The world is bracing itself for the imminent release of War for the Planet of The Apes, but already director Matt Reeves has his eyes on his next big project; the solo Batman movie. With Ben Affleck out of the picture as director, Reeves is considering rewrites that could take the caped crusader in a bold new direction. Originally due to start shooting later this year, The Batman has been pushed back into 2018 to accommodate the director’s busy schedule. From Alfred Hitchcock to Christopher Nolan, Reeves wears his influences on his sleeve, recently outlining his plans for the world’s greatest detective.
In a recent interview Reeves spoke of his childhood passion for Batman, and the qualities that he hopes his new project can bring to the fore: “I just was obsessed with Batman when I was a kid. What I find so interesting about him as a character is that, as far a superhero goes, he’s not superhuman, he is a person. And he is a tortured soul who is grappling with his past and trying to find a way to be in a world that has a lot that’s wrong with it and trying to find a way to reconcile all of that.”
However, he remained cagey on exactly what shape the story could take: “I have ideas about an arc, but really, the important thing is just to start… you have to start with one. You know, you have to start with a story that begins something. And I would be lying if I could tell you that the arcs of Apes was already planned out, because it simply wasn’t; it’s one of those things where that character was so potent, and the possibility was embedded from the beginning, but exactly how you’ve got from A to Z is not something that existed.”
Reeves also made it clear that he wasn’t going to be beholden to anyone else’s ideas about how the story should be told: “In fact, when I came in on Dawn, the story that I wanted to tell was different from the story that they had even presented me. And so, there are these broad ideas, I think, that sort of came to mind as Rise was created, of how that story could be told, but they weren’t explicitly laid-out. And when [screenwriter] Mark [Bomback] and I began Dawn, we knew what our goals were, but we didn’t know how we were gonna get there, and I would say that that more relates to the way that I see a Batman story, is a kind of ambition for a series of stories, but really the most important thing is gonna be to tell a vital first story.”
There’s a disturbing amount of emphasis on “beginnings” and “first stories” in Reeves’ interviews thus far. We hope he’s not dropping any hints about redoing the origin story because, we swear to god, if we have to watch another string of pearls falling in slow motion onto the ground in an alleyway, someone’s getting a Batarang to the face.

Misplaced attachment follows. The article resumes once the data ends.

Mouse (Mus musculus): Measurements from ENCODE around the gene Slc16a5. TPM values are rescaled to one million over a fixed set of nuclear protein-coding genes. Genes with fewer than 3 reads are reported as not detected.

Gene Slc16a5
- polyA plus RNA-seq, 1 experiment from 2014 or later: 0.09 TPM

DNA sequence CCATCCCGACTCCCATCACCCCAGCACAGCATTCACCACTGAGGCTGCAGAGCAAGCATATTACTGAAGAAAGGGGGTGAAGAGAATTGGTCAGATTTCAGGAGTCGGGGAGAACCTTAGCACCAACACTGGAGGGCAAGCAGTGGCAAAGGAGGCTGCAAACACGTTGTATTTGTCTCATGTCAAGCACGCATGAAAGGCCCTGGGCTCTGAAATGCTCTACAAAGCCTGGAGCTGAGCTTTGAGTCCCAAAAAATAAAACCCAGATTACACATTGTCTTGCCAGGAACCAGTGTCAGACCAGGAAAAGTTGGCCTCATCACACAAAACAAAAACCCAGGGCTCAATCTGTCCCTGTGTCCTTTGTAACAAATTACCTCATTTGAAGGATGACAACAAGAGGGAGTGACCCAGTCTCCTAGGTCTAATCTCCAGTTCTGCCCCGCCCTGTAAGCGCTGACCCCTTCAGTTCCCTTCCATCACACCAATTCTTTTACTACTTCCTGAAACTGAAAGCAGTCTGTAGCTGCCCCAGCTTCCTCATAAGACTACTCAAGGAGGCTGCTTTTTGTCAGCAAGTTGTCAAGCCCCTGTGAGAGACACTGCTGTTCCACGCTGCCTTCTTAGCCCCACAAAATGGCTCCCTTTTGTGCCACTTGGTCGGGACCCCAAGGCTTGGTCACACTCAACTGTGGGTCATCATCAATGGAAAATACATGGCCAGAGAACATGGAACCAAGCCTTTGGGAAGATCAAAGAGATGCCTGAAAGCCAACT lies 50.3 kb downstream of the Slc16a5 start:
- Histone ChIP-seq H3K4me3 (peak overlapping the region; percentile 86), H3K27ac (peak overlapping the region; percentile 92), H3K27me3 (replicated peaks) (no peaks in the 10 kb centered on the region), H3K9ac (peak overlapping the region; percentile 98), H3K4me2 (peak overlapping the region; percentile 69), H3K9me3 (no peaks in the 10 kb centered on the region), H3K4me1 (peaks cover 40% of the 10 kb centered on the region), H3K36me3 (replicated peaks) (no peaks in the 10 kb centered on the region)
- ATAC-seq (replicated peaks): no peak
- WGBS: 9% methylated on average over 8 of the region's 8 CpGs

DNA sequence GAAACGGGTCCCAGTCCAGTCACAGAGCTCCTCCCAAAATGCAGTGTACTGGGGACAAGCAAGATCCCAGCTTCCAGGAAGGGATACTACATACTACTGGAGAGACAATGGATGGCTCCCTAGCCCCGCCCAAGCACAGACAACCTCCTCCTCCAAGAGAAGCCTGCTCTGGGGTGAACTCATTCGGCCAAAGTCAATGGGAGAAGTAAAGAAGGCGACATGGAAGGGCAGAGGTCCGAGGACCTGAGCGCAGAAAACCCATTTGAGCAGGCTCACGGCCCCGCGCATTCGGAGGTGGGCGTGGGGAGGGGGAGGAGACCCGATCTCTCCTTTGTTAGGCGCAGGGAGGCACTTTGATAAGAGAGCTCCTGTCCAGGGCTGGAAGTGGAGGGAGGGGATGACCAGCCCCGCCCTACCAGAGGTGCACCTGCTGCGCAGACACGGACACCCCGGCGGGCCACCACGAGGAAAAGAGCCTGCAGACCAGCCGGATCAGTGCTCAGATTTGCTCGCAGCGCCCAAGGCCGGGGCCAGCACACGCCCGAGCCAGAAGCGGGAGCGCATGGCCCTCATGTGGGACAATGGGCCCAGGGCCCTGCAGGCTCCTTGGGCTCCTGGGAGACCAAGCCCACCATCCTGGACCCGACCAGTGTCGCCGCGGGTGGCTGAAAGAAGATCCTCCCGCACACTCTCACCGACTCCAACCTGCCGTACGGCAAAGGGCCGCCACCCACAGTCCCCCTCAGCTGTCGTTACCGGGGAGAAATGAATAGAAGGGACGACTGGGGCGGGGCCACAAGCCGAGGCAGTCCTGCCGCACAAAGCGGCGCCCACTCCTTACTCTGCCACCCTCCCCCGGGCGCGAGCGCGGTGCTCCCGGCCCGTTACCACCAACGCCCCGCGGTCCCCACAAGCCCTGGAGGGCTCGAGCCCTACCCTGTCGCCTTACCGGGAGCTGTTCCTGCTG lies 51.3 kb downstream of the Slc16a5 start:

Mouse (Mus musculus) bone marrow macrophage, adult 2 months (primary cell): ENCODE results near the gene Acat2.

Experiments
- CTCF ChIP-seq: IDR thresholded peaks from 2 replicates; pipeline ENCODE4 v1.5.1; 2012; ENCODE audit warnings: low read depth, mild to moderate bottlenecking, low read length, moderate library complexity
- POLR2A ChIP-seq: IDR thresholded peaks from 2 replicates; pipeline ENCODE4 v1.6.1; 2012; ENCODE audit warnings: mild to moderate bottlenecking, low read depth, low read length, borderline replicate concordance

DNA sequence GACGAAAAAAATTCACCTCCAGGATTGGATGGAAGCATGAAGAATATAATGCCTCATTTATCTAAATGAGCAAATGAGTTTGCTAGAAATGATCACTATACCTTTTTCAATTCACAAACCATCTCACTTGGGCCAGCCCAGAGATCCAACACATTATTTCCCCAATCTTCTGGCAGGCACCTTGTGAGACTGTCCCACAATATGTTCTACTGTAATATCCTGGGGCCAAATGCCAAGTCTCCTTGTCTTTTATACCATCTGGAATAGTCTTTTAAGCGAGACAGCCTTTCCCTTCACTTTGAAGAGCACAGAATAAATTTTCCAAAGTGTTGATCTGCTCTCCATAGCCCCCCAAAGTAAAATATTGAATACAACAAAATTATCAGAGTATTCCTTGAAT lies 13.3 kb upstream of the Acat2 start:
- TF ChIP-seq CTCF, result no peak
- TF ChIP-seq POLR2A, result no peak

Reeves has taken on a massive responsibility and there’s a rabid fanbase waiting in the wings to rip him to shreds if he doesn’t pull it off. Looming largest over the Batman filmscape is, of course, Christopher Nolan’s beloved trilogy. In interviews Reeves talked of the inspiration that he takes from Nolan’s work, saying: “What I love that what [Nolan] did was that he took the genre seriously.”
He continues: “What studios are willing to make at the moment is a very, very narrow band of films. What I discovered is that this genre has the potential to be about something more,” adding: “I think the other thing that I really admire in what [Nolan] did was knowing what it is to make a big studio film, which often can fall into that sense of committee filmmaking, where there’s an anonymity to the point of view of the film.”
Drawing on the work of filmmaking legends, Reeves is determined to give us an insight into Batman’s world, placing us directly in the Dark Knight’s boots: “For me, point of view is really important. I want to make sure you are experiencing something from the perspective of the main character in the story. I’m a huge Hitchcock fan – I like the idea of being immersed in that perspective.”
What made Rise of the Planet of the Apes truly remarkable were the depths of empathy brought to the character of Caesar, and Reeves plans to pull off a similar trick with the man behind the mask: “We’re holding a mirror up to ourselves, we’re looking at ourselves in these apes’ faces and I feel the same potential in Batman,” he says, adding: “I think Nolan’s films did that and I think Batman as a myth is a very similar myth [to Caesar’s], in that he’s a tortured soul who is struggling to find a way to do the right thing in a very imperfect world.”
The Nolan Batman films are the jewels in the DC cinematic crown, but unless a director steps up to the plate soon, they run the risk of becoming an albatross tied around DC’s neck. Batman needs to be a film that stands on its own two feet, without using the popularity of Nolan’s work as a crutch. Wonder Woman has set a high benchmark for what is possible with a DC film that plays to the strengths of its characters rather than pandering to its audience. We hope that Reeves is able to do the same for Batman.